George Clooney is known for his charismatic appearances. This made movies like The Descendants and Up In The Air great, and The Good German and The American bearable. The way he does things onscreen is admirable. The casual flick of a cigarette, the deceiving smile, the immediate cock of an eyebrow when someone downplays him – it’s masterclass. There’s very little to discuss when he’s off-screen and a lot when he’s onscreen. The dude is magnetic!

As a director, he has made movies of several genres ranging from light-hearted comedies (Leatherheads, Confessions of A Dangerous Mind ) to serious dramas (Good Night, Good Luck, Ides of March). But, making a war film is the rite of passage for every director.

Everyone’s dreamt of making a war film as grand as The Longest Day or Paths of Glory, as memorable as Saving Private Ryan or Full Metal Jacket, and as award-worthy as The Hurt Locker or The Deer Hunter.

But, many directors have failed in doing so. Even notable ones such as Brian De Palma (Casualties of War and Redacted), and of course the infamous Michael Cimino (Heaven’s Gate). Although, I will give Mr. Cimino credit for his riveting Vietnam War film, The Deer Hunter.

What is the problem with The Monuments Men? Is it historically inaccurate? Or is it highly fictional like Argo?

Simply put, the direction is hapless. Too many things have been put in the idea box. I don’t think even Clooney knew where the film was going. It ends up like a staple Tamil film where the first half is one story, and the second half is another.

Here’s how it rolls: It’s 1943 and the War against Germany is in its peak. Many historically significant works of art in and around Europe have fallen in the hands of the Nazis. Some are destroyed while others are to be exhibited at the Führer Museum.

Having heard about this, Frank Stokes (Clooney) presents an idea to President Truman. An idea that involves a team of museum curators who head to the frontlines to retrieve the stolen paintings and sculptures, and protect those that are still intact.

The cast includes Matt Damon, Bill Murray, Ed Balaban, Hugh Bonneville, Cate Blanchett and good ol’ John Goodman. The cast also includes Jean Dujardin, but I don’t think you will remember him given the shoddy characterizations that ruin the film.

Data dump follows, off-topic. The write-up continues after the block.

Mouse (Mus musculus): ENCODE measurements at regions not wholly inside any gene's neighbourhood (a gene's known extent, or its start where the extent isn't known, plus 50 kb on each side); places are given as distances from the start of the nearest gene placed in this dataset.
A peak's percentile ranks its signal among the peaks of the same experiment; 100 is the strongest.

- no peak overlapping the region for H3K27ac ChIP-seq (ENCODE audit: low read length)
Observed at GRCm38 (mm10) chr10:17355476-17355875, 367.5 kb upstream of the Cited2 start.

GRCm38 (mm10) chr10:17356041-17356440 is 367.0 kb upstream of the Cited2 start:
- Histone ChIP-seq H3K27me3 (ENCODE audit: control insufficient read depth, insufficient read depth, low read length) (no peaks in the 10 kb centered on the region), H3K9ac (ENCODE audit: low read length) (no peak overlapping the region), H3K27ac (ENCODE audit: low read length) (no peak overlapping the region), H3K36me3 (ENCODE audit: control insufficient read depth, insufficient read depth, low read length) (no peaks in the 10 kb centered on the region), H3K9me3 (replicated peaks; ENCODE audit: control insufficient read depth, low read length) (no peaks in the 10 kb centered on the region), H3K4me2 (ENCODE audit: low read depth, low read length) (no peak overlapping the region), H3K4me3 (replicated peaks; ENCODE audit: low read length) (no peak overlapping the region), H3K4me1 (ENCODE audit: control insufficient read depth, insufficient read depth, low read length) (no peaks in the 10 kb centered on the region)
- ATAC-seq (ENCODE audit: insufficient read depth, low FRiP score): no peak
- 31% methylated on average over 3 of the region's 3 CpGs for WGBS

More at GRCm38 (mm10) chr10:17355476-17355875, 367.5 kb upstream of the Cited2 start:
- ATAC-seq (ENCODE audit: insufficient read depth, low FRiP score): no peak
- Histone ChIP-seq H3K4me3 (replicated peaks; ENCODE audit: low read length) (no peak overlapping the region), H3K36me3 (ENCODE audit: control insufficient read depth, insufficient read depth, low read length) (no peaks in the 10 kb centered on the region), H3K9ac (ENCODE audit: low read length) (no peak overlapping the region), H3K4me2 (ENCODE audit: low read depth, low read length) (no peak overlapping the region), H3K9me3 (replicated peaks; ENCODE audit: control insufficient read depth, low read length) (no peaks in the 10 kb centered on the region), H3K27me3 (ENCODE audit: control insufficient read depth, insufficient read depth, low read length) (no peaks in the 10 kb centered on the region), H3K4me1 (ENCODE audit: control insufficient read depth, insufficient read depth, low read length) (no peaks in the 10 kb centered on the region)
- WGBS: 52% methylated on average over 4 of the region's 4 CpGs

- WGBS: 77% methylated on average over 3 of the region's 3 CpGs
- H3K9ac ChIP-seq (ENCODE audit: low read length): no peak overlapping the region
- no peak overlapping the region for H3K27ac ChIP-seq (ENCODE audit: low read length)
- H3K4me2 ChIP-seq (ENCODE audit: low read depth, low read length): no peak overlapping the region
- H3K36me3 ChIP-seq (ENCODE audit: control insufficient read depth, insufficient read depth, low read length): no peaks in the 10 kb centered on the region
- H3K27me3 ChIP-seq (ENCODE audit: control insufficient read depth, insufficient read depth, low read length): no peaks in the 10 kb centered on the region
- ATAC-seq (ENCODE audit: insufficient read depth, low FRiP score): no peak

Right from a poorly written French curator (played by Blanchett) to whatever Ed Balaban was supposed to do, you realize that your focus has to shift to the story as these characters have nothing to offer. But, when the story becomes sloppy (screenplay by Clooney and Grant Heslov), you really don’t have a choice!

The other day, I was watching The Longest Day, an epic war opera that recreated significant scenes from WWII and starred hordes of famous stars. When I was about to watch The Monuments Men, nostalgia filled my mind. I was hoping to pack my bags and sink into another glorious WWII adventure. Sadly, The Monuments Men never really delivered.

Review: The Counselor

Brad Pitt and Michael Fassbender in Ridley Scott's The Counselor.
Brad Pitt and Michael Fassbender in Ridley Scott’s The Counselor.

Thelma & Louise feels like a long time ago.
Rating: *

The Counselor is a blow to our senses. And our expectations. I certainly didn’t expect a shoddy two-hour motion picture from either Ridley Scott or screenwriter Cormac McCarthy.

Michael Fassbender plays the titular Counselor who gets in over his head, and indulges in a drug trade that involves a shady man called Reiner (Javier Bardem) even though another shady man named Westray (Brad Pitt) warns him not to. Phew!

This trade of course is defied by the brutal Mexican drug cartel, who have become a go-to nemesis in most crime films involving cocaine and gangs.

There seems to be a message in this film. Go down the bad path, and bad shit will happen to you.

Surely, there could have been an easier way of telling us that instead of making this incomprehensible mess. The Counselor, being a Ridley Scott film feels more like a Tony Scott film. There’s that slickness in editing and cinematography, that Ridley generally ignores, and Tony embraces. Sadly, the dialogue is nowhere close to either of their creations.

Screenwriter McCarthy has visited the wrong aisle in the library. Instead of taking dialogue that is as conventional as a Tarantino film, the monologues sound more like George Bernard Shaw or even Shakespeare. While explaining greed, one of the key characters, Malkina (Cameron Diaz in a nightmarish role) says:

“I suspect that we are ill-formed for the path we have chosen. Ill-formed and ill-prepared. We would like to draw a veil over all the blood and terror that have brought us to this place. It is our faintness of heart that would close our eyes to all of that, but in so doing it makes of it our destiny. But nothing is crueller than a coward, and the slaughter to come is probably beyond our imagining.”

Even when I was 100 minutes into the film, I thought Scott would pull away from the misery by adding one of two thrilling set pieces. None of which happens.